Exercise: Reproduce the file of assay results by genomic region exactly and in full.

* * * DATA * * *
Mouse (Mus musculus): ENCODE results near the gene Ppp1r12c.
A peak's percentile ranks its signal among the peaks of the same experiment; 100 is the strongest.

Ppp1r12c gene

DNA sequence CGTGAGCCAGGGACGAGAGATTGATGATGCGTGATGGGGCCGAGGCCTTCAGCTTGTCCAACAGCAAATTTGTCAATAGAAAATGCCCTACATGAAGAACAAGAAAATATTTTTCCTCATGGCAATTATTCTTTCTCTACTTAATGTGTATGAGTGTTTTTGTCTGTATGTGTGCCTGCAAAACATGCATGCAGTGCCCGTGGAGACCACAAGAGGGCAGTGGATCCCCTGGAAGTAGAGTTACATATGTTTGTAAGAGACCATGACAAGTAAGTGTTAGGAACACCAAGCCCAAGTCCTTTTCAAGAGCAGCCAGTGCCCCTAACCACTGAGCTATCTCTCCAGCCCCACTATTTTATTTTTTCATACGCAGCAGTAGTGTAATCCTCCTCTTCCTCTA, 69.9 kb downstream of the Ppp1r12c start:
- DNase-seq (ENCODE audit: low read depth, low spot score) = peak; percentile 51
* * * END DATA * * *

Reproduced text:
Mouse (Mus musculus): ENCODE results near the gene Ppp1r12c.
A peak's percentile ranks its signal among the peaks of the same experiment; 100 is the strongest.

Ppp1r12c gene

DNA sequence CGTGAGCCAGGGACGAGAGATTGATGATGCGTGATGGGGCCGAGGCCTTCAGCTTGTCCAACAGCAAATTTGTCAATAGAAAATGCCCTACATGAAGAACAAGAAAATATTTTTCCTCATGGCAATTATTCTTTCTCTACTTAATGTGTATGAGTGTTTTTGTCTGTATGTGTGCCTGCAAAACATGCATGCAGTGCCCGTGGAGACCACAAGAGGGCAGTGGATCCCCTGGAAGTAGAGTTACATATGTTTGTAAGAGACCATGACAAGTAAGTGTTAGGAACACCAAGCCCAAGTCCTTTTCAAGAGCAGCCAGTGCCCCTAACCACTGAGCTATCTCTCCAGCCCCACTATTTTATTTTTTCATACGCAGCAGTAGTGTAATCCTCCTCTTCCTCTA, 69.9 kb downstream of the Ppp1r12c start:
- DNase-seq (ENCODE audit: low read depth, low spot score) = peak; percentile 51